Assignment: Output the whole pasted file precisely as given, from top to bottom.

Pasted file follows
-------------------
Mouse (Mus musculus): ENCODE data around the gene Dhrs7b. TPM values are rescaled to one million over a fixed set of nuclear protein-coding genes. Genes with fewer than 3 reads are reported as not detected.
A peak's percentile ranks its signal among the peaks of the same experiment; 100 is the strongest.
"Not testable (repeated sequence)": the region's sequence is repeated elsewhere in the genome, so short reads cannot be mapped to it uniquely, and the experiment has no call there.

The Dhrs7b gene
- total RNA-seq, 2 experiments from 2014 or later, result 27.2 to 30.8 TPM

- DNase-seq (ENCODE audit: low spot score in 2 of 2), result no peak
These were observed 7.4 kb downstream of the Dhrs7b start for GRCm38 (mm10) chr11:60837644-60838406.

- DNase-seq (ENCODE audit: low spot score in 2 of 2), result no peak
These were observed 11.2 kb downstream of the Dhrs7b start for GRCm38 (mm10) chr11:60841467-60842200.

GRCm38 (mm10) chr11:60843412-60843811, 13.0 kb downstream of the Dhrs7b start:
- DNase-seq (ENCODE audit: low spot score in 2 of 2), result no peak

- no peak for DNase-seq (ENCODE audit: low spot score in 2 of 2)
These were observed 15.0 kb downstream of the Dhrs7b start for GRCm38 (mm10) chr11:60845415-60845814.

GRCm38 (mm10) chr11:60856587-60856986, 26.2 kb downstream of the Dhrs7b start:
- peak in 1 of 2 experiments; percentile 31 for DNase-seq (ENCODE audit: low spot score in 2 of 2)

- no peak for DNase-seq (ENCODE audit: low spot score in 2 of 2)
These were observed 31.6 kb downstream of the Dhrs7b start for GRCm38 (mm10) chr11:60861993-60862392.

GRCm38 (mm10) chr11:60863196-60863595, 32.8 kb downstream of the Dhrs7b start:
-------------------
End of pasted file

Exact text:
Mouse (Mus musculus): ENCODE data around the gene Dhrs7b. TPM values are rescaled to one million over a fixed set of nuclear protein-coding genes. Genes with fewer than 3 reads are reported as not detected.
A peak's percentile ranks its signal among the peaks of the same experiment; 100 is the strongest.
"Not testable (repeated sequence)": the region's sequence is repeated elsewhere in the genome, so short reads cannot be mapped to it uniquely, and the experiment has no call there.

The Dhrs7b gene
- total RNA-seq, 2 experiments from 2014 or later, result 27.2 to 30.8 TPM

- DNase-seq (ENCODE audit: low spot score in 2 of 2), result no peak
These were observed 7.4 kb downstream of the Dhrs7b start for GRCm38 (mm10) chr11:60837644-60838406.

- DNase-seq (ENCODE audit: low spot score in 2 of 2), result no peak
These were observed 11.2 kb downstream of the Dhrs7b start for GRCm38 (mm10) chr11:60841467-60842200.

GRCm38 (mm10) chr11:60843412-60843811, 13.0 kb downstream of the Dhrs7b start:
- DNase-seq (ENCODE audit: low spot score in 2 of 2), result no peak

- no peak for DNase-seq (ENCODE audit: low spot score in 2 of 2)
These were observed 15.0 kb downstream of the Dhrs7b start for GRCm38 (mm10) chr11:60845415-60845814.

GRCm38 (mm10) chr11:60856587-60856986, 26.2 kb downstream of the Dhrs7b start:
- peak in 1 of 2 experiments; percentile 31 for DNase-seq (ENCODE audit: low spot score in 2 of 2)

- no peak for DNase-seq (ENCODE audit: low spot score in 2 of 2)
These were observed 31.6 kb downstream of the Dhrs7b start for GRCm38 (mm10) chr11:60861993-60862392.

GRCm38 (mm10) chr11:60863196-60863595, 32.8 kb downstream of the Dhrs7b start: